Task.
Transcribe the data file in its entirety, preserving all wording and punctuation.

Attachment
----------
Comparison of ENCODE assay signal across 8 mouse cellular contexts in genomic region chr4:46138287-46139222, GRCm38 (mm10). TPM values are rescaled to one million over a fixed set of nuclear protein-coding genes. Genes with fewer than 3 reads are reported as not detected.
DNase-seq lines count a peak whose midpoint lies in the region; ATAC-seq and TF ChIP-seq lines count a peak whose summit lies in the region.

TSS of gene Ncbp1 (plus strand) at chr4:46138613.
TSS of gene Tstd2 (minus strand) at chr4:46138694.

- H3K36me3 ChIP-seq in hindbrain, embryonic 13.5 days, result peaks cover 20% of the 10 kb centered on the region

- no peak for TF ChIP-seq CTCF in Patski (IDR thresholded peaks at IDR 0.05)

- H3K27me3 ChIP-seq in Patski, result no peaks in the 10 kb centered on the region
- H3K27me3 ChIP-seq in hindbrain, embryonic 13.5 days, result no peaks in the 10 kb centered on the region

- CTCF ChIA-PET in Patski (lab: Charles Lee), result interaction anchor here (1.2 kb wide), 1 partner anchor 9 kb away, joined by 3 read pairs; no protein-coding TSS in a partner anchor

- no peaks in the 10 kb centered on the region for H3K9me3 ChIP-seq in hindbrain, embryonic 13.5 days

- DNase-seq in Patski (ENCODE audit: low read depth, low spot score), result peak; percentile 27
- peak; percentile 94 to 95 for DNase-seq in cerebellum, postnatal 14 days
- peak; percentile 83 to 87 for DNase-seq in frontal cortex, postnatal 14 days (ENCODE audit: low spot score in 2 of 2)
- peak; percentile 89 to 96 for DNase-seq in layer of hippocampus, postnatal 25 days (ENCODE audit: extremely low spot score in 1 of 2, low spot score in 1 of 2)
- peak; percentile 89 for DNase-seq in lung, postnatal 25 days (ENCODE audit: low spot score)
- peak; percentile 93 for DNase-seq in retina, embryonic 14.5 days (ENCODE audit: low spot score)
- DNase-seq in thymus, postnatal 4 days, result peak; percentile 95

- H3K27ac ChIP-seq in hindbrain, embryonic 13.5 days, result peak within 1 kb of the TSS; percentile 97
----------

Comparison of ENCODE assay signal across 8 mouse cellular contexts in genomic region chr4:46138287-46139222, GRCm38 (mm10). TPM values are rescaled to one million over a fixed set of nuclear protein-coding genes. Genes with fewer than 3 reads are reported as not detected.
DNase-seq lines count a peak whose midpoint lies in the region; ATAC-seq and TF ChIP-seq lines count a peak whose summit lies in the region.

TSS of gene Ncbp1 (plus strand) at chr4:46138613.
TSS of gene Tstd2 (minus strand) at chr4:46138694.

- H3K36me3 ChIP-seq in hindbrain, embryonic 13.5 days, result peaks cover 20% of the 10 kb centered on the region

- no peak for TF ChIP-seq CTCF in Patski (IDR thresholded peaks at IDR 0.05)

- H3K27me3 ChIP-seq in Patski, result no peaks in the 10 kb centered on the region
- H3K27me3 ChIP-seq in hindbrain, embryonic 13.5 days, result no peaks in the 10 kb centered on the region

- CTCF ChIA-PET in Patski (lab: Charles Lee), result interaction anchor here (1.2 kb wide), 1 partner anchor 9 kb away, joined by 3 read pairs; no protein-coding TSS in a partner anchor

- no peaks in the 10 kb centered on the region for H3K9me3 ChIP-seq in hindbrain, embryonic 13.5 days

- DNase-seq in Patski (ENCODE audit: low read depth, low spot score), result peak; percentile 27
- peak; percentile 94 to 95 for DNase-seq in cerebellum, postnatal 14 days
- peak; percentile 83 to 87 for DNase-seq in frontal cortex, postnatal 14 days (ENCODE audit: low spot score in 2 of 2)
- peak; percentile 89 to 96 for DNase-seq in layer of hippocampus, postnatal 25 days (ENCODE audit: extremely low spot score in 1 of 2, low spot score in 1 of 2)
- peak; percentile 89 for DNase-seq in lung, postnatal 25 days (ENCODE audit: low spot score)
- peak; percentile 93 for DNase-seq in retina, embryonic 14.5 days (ENCODE audit: low spot score)
- DNase-seq in thymus, postnatal 4 days, result peak; percentile 95

- H3K27ac ChIP-seq in hindbrain, embryonic 13.5 days, result peak within 1 kb of the TSS; percentile 97